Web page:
Adrafinil

Adrafinil, also known as Olmifon in Europe and Noofon in Russia, was discovered in 1974 by two chemists at Lafon, who were looking for new painkillers. Instead, they discovered that instead of dulling pain it produced wakefulness. Seriously? So are these people just mixing shit in a lab and going “I wonder what this does, let’s try it on some rats and see what happens”. No chance of anything going wrong there…

Powdered snail vomit is a great high

via GIPHY

Anyway, it was promoted as a treatment narcolepsy and other sleep disorders. It has also been shown to have some positive effects on depression. Also the language ‘promote wakefulness’ is relevant, because it is a eugregoric agent, rather than a stimulant like speed and other amphetamines.

Two years later the same drug overlords (sorry respectable pharma company) discovered Modafinil, which was the active metabolite of Adrafinil. It was found to be more potent and to place less of a strain on the liver. As a result, Adrafinil became less popular. In fact, Cephalon, the pharma who acquired Lafon, discontinued production of Adrafinil 2011.

But production of Adrafinil still continues by various other dubious facilities and it’s still popular in some circles especially as a performance enhancer. So much so that it is on the banned substances list of the World Anti-Doping Agency.

However, the big takeaway from all of this is that because it was quickly eclipsed by Modafinil, not a lot of research was ever done on Adrafinil and nor is there likely to be any new research. When I was in my 20’s this would not have been a problem for me. I would have snorted powdered snail vomit if you’d told me it was a great high, but I’m far more mature these days (as I’m sure you can tell;) . So I like my drugs wrapped in a healthy layer of research now.

According to highly reliable NewsCorp sources

Adrafinil is metabolised by your liver into modafinil, so it has pretty much the same chemical action and effects. Thus like Modafinil, Adrafinil inhibits dopamine transporters, slowing their ability to reabsorb dopamine (reuptake inhibitor).

As a result, you get more dopamine in your brain putting it in the same world as speed and coke, but as talked about earlier, it is a wakefulness promoter, not a stimulant, so it doesn’t come with the side effects of stimulants like a racing heart. You are alert, but not hyped up.

This buildup of dopamine also affects mood, so some users report better mood regulation and reduced stress and anxiety.

It also inhibits the reuptake of Hypocretin, a neurotransmitter that regulates alertness and catecholamines, a class of neurotransmitters regulating brain adrenergic systems. This produces higher levels of awareness and mental energy.

All of this adds up to a potent boost to both your physical stamina, focus and attention span. Indeed Nootronauts report prolonged feelings of motivation and focus and the ability to overcome procrastination. This makes this drug a popular choice for chronic fatigue sufferers and for dole bludging, taking our jobs, terrorist refugee single mums living in a squat in Frankston, with no aspirations beyond playing the pokies and turning tricks to support their ice habit (Well according to highly reliable NewsCorp sources).

Finally, it may also upregulate Glutamate receptors, improving your memory and recall, but there is little clinical evidence for this. In fact, there is limited clinical evidence for any of this.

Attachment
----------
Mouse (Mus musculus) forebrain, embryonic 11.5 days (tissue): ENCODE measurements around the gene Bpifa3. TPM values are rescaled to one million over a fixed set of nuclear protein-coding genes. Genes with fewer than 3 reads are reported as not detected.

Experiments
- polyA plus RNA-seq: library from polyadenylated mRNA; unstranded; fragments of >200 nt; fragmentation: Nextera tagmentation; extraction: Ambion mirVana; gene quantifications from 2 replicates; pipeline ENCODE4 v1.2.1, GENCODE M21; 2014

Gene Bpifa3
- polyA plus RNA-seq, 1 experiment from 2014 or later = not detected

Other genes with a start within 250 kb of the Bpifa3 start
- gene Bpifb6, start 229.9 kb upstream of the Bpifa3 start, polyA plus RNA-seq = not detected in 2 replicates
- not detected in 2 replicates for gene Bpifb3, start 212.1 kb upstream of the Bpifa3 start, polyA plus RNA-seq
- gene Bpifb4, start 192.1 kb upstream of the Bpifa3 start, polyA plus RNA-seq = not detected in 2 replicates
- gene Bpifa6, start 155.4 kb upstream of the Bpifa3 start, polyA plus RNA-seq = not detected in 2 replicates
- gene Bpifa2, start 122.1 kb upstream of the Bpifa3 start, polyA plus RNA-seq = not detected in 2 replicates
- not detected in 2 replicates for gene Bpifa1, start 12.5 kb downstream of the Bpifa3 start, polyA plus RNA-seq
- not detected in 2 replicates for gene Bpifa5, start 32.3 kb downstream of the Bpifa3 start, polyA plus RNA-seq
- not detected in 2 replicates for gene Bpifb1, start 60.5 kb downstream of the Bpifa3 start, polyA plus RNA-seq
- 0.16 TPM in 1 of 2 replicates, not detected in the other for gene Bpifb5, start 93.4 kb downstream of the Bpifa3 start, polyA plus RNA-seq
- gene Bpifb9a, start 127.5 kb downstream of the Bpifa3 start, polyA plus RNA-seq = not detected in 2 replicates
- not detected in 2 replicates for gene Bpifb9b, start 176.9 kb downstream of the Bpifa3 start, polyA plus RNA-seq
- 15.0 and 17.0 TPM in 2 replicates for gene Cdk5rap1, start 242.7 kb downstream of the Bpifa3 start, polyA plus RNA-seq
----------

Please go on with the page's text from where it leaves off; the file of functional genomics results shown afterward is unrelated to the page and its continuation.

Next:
We do know some things for sure. Like Modafinil, Adrafinil inhibits the reuptake of dopamine, leading to greater concentrations in the brain. But in particular in the nucleus accumbens. This site is widely regarded as ‘addiction central’ for humans and is the site most stimulated by coke, speed and other recreational stimulants. So while Adrafinil may not have the hyperactive downsides of recreational stimulants, it may have similar addictive properties. So if you find yourself stealing from your family and friends to chase a few IQ points and begging someone for a taste so you can finish Chaucer’s Canterbury Tales and then you’ll stop. You might be addicted.

It also has similar side effects to Modafinil including headache, nausea and stomach ache. At higher doses, Adrafinil can raise blood pressure and exacerbate heart issues. But the main issue is that it has to be broken down by your liver into the active ingredient. With prolonged use or high doses, this raises liver enzymes and can lead to hepatoxicity (chemically induced liver damage).

Skid-marked undies soaked in bleach

Adrafinil usage

This metabolisation in the liver also means it is slower acting than Modafinil, peaking about an hour after ingestion and lasting for about 4-5 hours. Its is mostly water soluble, so no need to take it with food or fish oils.

Dosage is usually between 600-1,200mg, split into two doses, morning and midday. Don’t dose in the afternoon or evening as it will keep you awake. It’s a particularly unpleasant smelling and tasting nootropic, with nootronauts reporting a sulphur/ammonia type taste that apparently stays in your mouth for a while after. This sounds a bit too much like eating a pair of skid marked undies soaked in bleach. This of course is reserved for special occasions and should not be cheapened by the availability of a pill with similar properties.

People also seem to recommend dosing perhaps 3 times per week, not every day. If I were you, I’d get regular liver enzyme blood tests too, to keep an eye on what it’s doing to your liver. But the bottom line is, I won’t be touching this one. There are too many unknowns and the potential downsides are simply too big to ignore.